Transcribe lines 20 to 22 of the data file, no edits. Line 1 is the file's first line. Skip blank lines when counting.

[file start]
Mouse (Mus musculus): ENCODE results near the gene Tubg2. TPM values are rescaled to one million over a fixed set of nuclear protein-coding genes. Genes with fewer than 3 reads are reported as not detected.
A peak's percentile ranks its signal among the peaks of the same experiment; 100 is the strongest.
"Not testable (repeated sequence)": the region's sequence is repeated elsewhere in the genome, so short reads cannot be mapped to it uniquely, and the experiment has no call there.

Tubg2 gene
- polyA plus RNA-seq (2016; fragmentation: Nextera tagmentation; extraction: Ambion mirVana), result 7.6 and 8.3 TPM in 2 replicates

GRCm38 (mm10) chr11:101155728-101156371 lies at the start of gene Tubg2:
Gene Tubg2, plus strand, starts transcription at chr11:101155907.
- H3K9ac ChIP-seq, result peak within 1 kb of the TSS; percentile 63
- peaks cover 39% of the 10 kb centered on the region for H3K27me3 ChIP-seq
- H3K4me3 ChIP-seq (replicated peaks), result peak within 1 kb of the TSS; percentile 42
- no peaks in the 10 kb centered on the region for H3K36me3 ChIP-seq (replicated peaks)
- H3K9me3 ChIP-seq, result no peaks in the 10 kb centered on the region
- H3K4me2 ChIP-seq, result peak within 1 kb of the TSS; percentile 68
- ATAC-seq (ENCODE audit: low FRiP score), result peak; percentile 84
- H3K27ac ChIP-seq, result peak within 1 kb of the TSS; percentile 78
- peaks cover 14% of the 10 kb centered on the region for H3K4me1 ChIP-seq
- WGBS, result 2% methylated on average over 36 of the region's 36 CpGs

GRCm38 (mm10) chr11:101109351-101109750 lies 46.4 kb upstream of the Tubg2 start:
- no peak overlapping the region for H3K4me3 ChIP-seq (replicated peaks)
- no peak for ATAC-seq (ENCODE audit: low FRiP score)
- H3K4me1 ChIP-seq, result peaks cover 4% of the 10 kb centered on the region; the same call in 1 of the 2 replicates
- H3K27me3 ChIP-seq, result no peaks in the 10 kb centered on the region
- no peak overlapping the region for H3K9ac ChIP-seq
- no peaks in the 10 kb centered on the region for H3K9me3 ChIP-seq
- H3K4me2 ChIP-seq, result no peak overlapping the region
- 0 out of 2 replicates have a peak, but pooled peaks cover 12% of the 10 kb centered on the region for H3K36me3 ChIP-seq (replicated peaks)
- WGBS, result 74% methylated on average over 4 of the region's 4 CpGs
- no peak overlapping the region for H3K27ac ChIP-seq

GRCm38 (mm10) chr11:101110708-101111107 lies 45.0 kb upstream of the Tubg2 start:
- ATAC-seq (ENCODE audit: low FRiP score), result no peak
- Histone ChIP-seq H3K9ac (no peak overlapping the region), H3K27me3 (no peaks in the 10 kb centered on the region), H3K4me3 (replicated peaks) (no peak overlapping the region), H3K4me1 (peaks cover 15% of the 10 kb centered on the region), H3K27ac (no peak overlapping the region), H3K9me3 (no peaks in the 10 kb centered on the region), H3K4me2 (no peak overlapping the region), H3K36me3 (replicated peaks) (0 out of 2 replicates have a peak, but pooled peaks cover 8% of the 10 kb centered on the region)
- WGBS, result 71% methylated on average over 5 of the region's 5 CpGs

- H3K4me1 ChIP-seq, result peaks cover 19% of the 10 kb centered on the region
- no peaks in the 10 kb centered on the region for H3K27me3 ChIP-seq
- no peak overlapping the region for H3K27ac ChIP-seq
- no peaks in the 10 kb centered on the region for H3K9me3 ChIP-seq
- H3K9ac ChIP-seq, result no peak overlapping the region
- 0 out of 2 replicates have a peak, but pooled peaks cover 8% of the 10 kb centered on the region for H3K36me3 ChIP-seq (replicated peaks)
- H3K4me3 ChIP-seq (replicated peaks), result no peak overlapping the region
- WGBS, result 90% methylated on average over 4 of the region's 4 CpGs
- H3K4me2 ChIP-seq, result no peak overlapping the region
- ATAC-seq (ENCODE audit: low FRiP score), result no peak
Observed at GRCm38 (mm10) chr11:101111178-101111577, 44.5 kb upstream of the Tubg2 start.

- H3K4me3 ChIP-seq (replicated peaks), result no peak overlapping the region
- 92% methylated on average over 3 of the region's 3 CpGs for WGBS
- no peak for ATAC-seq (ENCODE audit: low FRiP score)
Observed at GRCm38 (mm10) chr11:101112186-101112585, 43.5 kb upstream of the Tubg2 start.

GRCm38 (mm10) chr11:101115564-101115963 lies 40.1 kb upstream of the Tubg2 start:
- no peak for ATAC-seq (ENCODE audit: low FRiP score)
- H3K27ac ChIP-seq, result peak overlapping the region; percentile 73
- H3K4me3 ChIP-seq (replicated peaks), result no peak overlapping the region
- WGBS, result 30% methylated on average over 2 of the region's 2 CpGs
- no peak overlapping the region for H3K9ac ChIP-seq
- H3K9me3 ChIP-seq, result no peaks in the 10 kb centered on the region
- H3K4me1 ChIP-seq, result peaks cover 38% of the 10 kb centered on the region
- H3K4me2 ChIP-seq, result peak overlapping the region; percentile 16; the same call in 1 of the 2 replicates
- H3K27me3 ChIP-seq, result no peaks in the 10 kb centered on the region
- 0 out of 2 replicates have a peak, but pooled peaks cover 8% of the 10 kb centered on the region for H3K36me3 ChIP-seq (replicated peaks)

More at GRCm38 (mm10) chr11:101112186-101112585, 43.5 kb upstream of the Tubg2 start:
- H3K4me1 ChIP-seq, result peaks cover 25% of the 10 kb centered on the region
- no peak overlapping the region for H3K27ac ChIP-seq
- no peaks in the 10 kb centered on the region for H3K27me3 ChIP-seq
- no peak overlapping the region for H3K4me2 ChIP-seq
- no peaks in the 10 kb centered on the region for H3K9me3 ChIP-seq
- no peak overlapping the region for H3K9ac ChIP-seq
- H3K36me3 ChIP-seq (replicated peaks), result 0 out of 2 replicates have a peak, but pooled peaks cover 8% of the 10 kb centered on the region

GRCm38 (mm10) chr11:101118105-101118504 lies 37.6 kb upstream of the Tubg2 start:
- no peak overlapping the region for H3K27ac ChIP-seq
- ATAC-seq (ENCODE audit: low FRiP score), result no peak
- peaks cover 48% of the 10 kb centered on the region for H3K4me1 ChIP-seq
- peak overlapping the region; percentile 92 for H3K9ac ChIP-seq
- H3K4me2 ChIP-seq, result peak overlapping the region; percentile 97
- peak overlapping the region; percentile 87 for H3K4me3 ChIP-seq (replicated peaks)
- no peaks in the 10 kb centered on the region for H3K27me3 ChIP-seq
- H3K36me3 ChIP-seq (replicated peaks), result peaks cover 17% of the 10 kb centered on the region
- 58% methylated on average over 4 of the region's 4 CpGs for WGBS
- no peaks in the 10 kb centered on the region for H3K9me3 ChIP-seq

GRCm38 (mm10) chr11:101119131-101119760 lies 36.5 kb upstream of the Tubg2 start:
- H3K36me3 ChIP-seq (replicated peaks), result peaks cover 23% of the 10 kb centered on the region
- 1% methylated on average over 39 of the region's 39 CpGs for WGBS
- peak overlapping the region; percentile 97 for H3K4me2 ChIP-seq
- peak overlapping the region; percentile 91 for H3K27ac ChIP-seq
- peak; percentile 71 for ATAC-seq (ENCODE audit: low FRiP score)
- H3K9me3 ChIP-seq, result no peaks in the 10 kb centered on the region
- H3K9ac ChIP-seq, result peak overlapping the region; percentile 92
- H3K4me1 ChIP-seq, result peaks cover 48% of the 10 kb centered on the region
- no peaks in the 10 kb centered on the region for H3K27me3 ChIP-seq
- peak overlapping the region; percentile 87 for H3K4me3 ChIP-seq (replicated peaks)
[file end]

- no peak for ATAC-seq (ENCODE audit: low FRiP score)
- H3K4me1 ChIP-seq, result peaks cover 4% of the 10 kb centered on the region; the same call in 1 of the 2 replicates
- H3K27me3 ChIP-seq, result no peaks in the 10 kb centered on the region